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Synopsis

Are humans fair by nature? Why do we often willingly trust strangers or cooperate with them even if those actions leave us vulnerable to exploitation? Does this natural inclination towards fairness or trust have implications in the market-place? Traditional economic theory would perhaps think not, perceiving human interaction as self-interested at heart. There is increasing evidence however that social norms and norm-driven behaviour such as a preference for fairness, generosity or trust have serious implications for economics. This book provides an easily accessible overview of economic experiments, specifically those that explore the role of fairness, generosity, trust and reciprocity in economic transactions.

Ananish Chaudhuri approaches a variety of economic issues and problems including:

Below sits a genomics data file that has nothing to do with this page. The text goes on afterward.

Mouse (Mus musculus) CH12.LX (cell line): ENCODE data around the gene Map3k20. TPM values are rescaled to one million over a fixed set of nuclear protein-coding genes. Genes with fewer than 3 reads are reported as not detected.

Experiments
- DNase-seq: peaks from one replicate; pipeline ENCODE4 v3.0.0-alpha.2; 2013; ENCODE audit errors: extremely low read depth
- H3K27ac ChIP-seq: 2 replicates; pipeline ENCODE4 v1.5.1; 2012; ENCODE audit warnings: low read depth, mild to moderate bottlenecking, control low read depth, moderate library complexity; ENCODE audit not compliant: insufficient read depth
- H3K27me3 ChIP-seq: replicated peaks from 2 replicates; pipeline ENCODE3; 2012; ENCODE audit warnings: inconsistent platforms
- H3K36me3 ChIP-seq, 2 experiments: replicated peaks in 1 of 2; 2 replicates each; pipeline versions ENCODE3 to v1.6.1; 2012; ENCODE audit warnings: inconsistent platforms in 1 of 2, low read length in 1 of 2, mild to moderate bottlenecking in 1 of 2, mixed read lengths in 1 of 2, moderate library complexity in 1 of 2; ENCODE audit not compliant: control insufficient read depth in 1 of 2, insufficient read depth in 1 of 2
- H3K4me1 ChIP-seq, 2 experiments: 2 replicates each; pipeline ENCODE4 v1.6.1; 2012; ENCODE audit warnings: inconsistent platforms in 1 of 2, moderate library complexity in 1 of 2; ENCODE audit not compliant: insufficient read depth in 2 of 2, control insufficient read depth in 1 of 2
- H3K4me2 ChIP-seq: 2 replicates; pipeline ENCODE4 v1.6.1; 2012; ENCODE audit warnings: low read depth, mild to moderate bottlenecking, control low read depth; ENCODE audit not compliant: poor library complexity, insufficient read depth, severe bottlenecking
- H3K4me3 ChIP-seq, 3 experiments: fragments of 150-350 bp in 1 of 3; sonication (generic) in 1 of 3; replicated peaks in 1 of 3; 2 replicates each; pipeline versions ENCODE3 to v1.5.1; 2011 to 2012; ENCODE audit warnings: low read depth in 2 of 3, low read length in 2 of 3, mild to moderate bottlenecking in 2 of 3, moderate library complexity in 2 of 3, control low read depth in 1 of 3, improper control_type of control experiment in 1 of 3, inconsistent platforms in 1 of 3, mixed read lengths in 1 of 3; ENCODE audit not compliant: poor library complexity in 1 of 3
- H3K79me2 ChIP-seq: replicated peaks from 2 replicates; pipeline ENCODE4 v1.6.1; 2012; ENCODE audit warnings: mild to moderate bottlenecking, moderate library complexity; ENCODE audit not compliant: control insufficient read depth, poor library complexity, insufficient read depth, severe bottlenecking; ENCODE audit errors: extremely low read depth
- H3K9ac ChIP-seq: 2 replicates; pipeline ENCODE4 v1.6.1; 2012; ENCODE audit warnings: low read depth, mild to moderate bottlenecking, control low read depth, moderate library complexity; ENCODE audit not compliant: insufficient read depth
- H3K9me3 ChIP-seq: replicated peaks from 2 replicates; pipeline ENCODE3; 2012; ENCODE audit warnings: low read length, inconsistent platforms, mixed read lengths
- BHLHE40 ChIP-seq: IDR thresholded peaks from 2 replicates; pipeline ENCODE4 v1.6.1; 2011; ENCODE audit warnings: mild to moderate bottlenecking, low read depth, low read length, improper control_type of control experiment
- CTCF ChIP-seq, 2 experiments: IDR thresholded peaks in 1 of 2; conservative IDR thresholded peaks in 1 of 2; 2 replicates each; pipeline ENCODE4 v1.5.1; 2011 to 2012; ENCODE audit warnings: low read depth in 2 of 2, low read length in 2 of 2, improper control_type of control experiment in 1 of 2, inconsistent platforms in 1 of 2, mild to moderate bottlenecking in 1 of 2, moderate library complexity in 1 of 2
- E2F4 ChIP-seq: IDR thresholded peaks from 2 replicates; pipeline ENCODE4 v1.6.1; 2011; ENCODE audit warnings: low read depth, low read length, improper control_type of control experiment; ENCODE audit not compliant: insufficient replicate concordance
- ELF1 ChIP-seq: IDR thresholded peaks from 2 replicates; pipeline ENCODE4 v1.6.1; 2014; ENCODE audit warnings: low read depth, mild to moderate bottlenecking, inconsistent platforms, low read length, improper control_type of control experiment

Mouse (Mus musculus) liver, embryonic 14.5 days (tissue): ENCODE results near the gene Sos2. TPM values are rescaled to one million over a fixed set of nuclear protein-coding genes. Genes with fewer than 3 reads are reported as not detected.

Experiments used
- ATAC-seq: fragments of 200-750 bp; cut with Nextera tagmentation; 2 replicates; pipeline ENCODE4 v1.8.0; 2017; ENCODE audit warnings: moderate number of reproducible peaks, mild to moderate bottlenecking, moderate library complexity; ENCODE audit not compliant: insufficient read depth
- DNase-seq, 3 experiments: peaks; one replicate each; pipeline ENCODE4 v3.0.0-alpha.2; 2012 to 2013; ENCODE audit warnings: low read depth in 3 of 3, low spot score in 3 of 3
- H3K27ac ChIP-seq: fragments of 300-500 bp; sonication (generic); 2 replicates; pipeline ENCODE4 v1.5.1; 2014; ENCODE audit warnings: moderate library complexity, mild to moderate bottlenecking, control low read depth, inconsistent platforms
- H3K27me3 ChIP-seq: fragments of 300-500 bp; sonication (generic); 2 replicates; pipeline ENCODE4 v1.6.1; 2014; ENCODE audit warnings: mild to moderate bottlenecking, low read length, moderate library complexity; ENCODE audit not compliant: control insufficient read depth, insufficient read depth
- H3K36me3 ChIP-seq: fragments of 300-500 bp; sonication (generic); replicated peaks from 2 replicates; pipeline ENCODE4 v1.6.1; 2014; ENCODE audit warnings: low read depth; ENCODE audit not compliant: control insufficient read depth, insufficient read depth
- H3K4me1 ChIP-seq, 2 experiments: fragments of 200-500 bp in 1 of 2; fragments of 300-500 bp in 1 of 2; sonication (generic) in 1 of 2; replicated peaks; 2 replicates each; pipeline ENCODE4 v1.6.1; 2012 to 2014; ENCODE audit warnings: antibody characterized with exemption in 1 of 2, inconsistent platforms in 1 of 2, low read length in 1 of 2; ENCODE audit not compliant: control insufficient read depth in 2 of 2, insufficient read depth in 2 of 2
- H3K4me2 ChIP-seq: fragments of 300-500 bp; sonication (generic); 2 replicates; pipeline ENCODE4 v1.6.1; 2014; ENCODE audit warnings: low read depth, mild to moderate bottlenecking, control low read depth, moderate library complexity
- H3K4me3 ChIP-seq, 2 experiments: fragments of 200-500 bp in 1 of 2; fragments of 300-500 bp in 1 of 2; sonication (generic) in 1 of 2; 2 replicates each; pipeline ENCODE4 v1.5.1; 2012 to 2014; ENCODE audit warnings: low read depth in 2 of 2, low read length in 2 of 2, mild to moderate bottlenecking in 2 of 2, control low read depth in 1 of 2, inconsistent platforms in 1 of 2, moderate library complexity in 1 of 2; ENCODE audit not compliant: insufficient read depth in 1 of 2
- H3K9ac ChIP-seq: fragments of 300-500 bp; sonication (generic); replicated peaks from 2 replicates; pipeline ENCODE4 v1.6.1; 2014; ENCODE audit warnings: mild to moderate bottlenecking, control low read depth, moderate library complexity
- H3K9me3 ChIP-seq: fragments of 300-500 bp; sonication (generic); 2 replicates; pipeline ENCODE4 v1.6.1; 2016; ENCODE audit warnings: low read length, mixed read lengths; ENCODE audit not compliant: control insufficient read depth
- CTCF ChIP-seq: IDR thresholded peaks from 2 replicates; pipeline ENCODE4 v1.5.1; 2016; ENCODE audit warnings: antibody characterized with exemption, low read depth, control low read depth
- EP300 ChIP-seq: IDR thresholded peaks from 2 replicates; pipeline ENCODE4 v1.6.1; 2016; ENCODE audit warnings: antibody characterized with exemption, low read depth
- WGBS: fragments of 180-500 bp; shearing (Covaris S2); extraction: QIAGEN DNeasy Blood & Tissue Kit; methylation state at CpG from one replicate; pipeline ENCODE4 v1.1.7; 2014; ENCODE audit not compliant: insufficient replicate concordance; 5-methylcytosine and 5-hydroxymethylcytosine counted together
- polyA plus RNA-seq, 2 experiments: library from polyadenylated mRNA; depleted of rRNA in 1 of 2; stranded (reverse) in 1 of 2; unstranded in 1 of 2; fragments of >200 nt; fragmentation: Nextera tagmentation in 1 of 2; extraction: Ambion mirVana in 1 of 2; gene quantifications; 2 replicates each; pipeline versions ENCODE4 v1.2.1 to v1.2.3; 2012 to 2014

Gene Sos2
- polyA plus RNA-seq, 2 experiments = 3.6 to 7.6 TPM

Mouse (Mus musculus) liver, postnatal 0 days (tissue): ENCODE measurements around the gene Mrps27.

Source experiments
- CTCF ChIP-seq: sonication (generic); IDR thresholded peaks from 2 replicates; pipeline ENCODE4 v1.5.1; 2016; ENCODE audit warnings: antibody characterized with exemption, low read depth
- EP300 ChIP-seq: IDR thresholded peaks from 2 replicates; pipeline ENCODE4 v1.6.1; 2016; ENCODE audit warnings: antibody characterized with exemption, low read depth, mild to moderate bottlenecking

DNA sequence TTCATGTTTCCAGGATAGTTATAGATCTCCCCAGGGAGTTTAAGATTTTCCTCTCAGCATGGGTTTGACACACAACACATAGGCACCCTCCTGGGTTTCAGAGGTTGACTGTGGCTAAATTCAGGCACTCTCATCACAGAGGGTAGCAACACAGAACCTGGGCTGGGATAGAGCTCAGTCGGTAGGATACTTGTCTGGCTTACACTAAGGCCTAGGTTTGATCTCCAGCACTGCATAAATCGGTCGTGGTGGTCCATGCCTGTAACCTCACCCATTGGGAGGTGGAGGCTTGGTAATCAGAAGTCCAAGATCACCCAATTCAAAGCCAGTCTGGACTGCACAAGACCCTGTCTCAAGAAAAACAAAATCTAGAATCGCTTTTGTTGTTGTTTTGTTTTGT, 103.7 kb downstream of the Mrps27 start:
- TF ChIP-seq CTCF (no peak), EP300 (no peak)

• Pricing by firms
  • Writing labour contracts between parties
  • Marking voluntary contributions to charity,
  • Addressing issues of environmental pollution,
  • Providing micro-credit to small entrepreneurs,
  • Resolving problems of coordination failure in organizations.

The book discusses how norm-driven behaviour can often lead to significantly different outcomes than those predicted by economic theories and these findings should in turn cause us to re-think how we approach economic analysis and policy.

Assuming no prior knowledge of economics and containing a variety of examples, this reader friendly volume will be perfect reading for people from a wide range of backgrounds including students and policy-makers. The book should appeal to economics undergraduates studying experimental economics, microeconomics or game theory as well as students in social psychology, organizational behaviour, management and other business related disciplines.

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